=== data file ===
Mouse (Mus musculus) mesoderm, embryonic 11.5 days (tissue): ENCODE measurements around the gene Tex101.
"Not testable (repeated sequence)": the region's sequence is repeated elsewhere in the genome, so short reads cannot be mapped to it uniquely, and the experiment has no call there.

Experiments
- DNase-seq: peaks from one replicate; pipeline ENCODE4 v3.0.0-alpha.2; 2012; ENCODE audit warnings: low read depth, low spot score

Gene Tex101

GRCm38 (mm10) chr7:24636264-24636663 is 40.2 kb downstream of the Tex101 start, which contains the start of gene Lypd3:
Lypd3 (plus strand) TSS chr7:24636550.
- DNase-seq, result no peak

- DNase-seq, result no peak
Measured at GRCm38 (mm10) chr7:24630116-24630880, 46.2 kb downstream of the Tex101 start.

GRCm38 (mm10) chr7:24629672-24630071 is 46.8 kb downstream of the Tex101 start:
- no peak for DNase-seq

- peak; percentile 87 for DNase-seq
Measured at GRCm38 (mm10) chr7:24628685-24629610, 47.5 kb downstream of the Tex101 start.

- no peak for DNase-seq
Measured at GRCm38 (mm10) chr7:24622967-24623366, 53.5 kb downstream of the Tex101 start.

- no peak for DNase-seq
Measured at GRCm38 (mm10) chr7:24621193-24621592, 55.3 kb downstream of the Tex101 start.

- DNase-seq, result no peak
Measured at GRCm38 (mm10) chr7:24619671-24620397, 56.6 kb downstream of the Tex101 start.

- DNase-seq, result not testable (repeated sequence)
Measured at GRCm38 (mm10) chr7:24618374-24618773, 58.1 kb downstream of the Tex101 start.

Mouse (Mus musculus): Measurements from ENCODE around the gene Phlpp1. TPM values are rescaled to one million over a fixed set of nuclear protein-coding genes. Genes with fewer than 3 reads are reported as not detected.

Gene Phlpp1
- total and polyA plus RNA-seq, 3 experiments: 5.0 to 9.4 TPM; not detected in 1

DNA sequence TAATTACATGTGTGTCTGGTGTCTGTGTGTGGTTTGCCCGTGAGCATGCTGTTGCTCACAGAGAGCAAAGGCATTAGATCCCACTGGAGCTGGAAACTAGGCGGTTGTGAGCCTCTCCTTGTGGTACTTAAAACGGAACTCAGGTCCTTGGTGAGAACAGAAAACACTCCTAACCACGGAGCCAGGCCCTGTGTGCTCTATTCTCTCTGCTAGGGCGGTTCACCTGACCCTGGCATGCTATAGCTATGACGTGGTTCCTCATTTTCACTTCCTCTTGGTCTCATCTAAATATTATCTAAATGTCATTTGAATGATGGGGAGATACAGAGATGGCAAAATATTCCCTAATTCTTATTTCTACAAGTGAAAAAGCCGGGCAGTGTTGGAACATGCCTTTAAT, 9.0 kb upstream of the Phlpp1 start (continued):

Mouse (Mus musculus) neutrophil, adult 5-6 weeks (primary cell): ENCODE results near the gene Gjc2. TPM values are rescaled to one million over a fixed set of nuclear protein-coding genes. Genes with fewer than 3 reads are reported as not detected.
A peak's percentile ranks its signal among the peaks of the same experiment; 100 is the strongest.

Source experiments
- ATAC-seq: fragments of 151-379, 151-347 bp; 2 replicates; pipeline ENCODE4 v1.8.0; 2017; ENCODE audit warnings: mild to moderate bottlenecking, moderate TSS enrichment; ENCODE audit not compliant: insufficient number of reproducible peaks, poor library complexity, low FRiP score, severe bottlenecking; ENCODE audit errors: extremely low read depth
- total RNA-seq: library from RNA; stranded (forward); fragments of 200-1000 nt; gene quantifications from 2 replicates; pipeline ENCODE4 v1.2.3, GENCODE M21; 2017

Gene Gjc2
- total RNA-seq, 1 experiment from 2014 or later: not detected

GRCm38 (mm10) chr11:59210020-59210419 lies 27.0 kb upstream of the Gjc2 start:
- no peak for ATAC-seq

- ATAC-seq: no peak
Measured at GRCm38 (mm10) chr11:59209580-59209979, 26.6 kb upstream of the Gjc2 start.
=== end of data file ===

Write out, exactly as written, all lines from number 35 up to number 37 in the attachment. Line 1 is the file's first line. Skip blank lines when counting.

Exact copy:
- no peak for ATAC-seq

- ATAC-seq: no peak
Measured at GRCm38 (mm10) chr11:59209580-59209979, 26.6 kb upstream of the Gjc2 start.